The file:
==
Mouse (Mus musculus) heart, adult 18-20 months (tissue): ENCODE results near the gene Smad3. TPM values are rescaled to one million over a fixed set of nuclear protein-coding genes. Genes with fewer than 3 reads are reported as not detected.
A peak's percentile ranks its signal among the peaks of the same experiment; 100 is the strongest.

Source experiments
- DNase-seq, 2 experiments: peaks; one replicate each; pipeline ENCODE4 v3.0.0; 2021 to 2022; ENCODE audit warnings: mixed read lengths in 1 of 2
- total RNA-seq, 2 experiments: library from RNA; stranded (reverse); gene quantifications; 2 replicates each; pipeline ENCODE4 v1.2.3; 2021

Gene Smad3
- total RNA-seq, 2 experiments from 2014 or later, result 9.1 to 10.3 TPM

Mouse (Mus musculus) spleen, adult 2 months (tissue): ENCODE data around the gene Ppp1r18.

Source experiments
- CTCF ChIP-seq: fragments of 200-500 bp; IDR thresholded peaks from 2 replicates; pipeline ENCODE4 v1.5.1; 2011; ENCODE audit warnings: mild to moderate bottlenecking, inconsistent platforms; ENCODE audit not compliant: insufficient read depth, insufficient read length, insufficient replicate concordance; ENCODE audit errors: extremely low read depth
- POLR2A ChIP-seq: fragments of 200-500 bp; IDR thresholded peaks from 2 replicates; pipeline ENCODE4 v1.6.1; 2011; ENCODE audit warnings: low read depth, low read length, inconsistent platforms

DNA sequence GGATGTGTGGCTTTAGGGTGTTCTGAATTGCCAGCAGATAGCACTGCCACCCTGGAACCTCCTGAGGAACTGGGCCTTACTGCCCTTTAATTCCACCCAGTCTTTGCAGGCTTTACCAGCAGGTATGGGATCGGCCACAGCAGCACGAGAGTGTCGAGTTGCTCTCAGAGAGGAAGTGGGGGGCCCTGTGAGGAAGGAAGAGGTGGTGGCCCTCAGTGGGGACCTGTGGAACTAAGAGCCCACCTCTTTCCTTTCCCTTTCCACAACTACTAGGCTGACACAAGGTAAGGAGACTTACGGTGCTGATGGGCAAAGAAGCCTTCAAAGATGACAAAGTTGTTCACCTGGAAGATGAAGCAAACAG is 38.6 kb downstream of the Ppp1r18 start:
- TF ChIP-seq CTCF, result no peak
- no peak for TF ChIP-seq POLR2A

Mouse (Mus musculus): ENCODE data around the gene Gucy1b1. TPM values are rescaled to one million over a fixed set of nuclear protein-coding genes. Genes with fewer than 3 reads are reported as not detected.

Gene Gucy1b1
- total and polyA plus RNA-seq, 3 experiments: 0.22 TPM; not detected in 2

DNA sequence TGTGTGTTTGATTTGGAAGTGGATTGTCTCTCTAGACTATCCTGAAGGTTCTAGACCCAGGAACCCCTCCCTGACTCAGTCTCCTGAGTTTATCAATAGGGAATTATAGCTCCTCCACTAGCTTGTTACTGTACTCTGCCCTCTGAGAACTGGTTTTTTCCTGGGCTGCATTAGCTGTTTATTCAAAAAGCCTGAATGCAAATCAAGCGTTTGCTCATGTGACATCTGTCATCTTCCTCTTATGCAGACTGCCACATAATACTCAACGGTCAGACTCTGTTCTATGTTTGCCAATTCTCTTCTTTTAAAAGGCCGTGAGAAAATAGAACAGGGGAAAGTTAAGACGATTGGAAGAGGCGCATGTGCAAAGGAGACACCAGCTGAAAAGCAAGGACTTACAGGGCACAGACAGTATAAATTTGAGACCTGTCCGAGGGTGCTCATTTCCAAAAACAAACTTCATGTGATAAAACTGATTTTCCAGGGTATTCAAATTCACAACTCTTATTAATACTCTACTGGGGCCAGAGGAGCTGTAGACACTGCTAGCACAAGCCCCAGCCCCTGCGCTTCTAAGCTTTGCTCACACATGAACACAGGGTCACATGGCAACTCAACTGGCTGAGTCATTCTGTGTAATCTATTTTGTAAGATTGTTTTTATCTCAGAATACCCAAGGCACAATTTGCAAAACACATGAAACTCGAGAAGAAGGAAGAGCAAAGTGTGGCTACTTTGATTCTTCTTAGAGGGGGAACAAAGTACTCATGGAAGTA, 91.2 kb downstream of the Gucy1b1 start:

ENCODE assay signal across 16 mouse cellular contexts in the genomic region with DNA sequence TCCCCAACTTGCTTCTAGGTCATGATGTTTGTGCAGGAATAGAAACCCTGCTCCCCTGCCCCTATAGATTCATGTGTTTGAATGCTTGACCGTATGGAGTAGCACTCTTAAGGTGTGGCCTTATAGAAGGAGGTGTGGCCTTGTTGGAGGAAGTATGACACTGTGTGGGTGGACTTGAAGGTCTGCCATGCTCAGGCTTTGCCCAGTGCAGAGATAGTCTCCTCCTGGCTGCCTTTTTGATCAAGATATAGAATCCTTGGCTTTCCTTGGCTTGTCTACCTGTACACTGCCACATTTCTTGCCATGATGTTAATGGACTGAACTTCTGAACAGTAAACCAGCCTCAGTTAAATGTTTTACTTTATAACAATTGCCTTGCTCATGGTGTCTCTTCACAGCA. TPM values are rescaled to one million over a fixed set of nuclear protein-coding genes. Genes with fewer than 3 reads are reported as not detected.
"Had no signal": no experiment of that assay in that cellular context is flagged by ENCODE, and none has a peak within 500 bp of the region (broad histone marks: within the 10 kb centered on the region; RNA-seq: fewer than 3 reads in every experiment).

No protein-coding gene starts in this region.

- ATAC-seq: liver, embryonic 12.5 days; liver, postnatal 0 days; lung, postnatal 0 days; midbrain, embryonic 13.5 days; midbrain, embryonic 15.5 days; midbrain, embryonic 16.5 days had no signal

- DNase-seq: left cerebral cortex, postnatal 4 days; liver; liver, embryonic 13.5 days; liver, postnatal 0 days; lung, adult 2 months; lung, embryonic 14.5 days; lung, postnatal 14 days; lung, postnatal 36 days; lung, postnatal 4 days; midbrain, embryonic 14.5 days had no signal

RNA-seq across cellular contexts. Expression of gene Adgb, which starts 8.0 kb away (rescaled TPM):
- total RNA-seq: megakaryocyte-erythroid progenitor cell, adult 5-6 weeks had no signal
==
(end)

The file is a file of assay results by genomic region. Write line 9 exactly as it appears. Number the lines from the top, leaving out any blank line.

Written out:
Source experiments